At age ninety-eight, Mal Berg Oveson began reading the entire Old Testament for the first time. Now at age one hundred, she continues to study the scriptures each day. In an interview with two of her children, Sister Oveson offers some lessons on life and tips on aging graciously. Believing that life is sweet, she continues to show the same kindness she has displayed all her life.
We know much about the translation of the Book of Mormon, but the Bible has quite a story of its own, from the translation process to its typesetting and printing. In this issue, four BYU professors offer a concise history behind many printings of the Bible, beginning with Tyndale’s translation. Complementing this article are images with vignettes on many early editions of the Bible.
The Fall of Adam and Eve is a challenging yet crucial doctrine to explain to students. Douglas S. Ladle, a member of the BYU—Idaho faculty, provides a useful approach for understanding and teaching the Fall, clearly defining the roles of God, Satan, Adam, and Eve in this pivotal event in earth’s history.
Ronald E. Bartholomew, instructor at the Orem Utah Institute of Religion, writes of the need to teach students how to receive inspiration, noting that they are “in those seasons of life where there seems to be a more urgent need to learn to receive and understand personal revelation.” He uses Doctrine and Covenants 6–11 as a model for teaching the process of receiving revelation.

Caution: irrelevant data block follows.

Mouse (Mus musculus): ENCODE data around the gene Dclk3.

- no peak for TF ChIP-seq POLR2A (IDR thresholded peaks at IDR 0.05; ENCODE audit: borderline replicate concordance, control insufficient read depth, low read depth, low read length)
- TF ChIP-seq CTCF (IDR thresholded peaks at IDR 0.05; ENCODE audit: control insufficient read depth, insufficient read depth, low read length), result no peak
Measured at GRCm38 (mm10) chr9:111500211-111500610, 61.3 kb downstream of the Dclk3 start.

The debate over the war in Iraq and the events of September 11, 2001, raise questions about the legitimacy of war and the need to defend ourselves as a nation. Authors Daniel K Judd and Benjamin M. Rogers probe deeply into these issues, writing of “the sobering reality that the future will not be free from terror, destruction, and war.” This article provides prophetic guidance on wars and on our responsibilities as Latter-day Saints.
Richard Neitzel Holzapfel, Editor-in-Chief
Ted D. Stoddard, Associate Editor
R. Devan Jensen, Executive Editor